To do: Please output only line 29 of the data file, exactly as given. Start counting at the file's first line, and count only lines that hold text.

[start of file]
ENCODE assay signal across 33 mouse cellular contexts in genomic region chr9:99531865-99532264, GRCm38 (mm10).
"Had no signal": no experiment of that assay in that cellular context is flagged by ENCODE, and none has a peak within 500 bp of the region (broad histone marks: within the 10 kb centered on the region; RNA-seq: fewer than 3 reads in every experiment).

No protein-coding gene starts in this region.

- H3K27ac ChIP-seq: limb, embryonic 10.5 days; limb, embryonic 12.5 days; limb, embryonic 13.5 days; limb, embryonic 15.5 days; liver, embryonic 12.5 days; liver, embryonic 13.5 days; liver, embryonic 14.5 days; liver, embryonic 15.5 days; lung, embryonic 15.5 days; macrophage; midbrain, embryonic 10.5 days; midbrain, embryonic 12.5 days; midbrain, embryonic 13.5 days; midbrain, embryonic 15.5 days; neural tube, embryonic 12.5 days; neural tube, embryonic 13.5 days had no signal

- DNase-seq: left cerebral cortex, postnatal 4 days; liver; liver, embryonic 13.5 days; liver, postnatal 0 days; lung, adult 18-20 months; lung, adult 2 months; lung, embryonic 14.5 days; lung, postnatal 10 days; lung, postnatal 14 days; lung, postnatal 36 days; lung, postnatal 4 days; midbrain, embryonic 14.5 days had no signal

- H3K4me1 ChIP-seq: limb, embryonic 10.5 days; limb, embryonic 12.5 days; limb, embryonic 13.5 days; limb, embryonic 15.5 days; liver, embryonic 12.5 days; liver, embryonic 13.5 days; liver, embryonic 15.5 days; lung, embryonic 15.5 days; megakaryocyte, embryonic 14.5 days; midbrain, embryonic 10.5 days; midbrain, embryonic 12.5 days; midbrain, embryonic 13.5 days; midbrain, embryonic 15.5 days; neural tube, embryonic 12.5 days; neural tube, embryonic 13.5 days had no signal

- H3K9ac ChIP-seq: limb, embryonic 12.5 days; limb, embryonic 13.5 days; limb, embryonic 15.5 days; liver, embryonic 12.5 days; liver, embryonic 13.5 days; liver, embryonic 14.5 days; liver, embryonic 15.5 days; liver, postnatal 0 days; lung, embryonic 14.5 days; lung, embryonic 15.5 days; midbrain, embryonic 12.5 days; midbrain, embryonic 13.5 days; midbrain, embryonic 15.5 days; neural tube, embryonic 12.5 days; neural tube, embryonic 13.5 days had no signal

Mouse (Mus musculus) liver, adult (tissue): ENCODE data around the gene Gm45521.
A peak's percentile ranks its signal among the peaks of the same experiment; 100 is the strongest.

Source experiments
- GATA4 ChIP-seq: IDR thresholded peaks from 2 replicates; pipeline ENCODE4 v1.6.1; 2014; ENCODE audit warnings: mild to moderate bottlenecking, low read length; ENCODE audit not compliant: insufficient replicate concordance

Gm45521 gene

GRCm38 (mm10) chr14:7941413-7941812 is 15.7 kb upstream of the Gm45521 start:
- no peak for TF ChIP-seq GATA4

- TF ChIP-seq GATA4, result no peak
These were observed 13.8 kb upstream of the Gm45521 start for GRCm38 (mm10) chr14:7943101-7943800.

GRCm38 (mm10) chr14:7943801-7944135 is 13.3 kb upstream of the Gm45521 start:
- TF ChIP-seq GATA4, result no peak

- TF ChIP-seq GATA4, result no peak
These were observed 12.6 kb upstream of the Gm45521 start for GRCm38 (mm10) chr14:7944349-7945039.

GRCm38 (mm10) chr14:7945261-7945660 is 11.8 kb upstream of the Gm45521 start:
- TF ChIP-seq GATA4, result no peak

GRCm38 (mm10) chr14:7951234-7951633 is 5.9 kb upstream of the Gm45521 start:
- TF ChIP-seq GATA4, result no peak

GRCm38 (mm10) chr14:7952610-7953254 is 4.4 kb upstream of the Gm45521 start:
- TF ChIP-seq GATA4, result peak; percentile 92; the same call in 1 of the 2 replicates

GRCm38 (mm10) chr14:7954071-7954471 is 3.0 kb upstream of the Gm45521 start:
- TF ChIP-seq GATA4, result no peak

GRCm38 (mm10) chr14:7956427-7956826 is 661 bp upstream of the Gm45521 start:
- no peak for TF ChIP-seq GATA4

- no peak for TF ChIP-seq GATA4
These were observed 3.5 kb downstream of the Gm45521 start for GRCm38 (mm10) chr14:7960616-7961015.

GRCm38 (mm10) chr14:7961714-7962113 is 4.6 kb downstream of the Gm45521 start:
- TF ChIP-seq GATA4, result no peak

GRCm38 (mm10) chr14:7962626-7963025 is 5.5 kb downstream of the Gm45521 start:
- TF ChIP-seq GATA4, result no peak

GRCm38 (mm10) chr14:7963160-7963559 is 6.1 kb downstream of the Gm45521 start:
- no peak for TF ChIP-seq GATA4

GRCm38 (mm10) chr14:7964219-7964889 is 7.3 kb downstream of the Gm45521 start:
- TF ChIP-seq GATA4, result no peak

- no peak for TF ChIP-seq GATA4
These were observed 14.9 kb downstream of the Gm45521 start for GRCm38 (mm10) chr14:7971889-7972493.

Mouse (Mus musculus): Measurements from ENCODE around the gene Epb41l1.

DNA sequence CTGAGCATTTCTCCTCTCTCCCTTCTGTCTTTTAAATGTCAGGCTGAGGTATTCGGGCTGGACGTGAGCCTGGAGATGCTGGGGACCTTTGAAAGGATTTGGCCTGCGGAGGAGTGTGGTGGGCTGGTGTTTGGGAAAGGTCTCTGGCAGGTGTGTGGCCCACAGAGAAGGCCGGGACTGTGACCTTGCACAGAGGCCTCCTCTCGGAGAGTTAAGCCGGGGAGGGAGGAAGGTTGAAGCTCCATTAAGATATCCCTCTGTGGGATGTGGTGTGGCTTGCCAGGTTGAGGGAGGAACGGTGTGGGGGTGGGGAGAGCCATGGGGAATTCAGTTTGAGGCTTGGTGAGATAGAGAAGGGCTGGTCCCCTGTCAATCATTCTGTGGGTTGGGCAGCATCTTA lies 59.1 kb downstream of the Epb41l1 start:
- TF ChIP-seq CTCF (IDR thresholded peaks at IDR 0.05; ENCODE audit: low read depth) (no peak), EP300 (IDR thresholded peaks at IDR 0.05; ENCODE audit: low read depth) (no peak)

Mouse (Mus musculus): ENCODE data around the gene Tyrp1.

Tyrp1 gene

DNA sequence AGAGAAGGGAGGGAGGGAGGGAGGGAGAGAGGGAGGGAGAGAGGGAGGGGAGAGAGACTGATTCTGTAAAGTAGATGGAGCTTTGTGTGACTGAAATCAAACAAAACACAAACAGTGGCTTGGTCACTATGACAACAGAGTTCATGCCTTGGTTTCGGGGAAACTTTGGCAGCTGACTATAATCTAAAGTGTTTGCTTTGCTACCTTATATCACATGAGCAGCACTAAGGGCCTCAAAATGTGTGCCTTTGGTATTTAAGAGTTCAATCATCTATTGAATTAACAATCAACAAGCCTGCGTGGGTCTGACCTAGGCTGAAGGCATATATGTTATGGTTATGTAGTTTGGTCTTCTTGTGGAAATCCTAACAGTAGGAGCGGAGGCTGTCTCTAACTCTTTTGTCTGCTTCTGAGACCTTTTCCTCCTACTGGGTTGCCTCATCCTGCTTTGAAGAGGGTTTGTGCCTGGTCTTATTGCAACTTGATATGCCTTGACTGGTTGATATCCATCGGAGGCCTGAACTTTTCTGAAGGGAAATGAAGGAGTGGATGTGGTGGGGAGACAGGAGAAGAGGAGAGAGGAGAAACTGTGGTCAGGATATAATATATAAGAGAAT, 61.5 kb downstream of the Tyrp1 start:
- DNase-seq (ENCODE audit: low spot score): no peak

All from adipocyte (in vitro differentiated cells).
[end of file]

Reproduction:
GRCm38 (mm10) chr14:7956427-7956826 is 661 bp upstream of the Gm45521 start: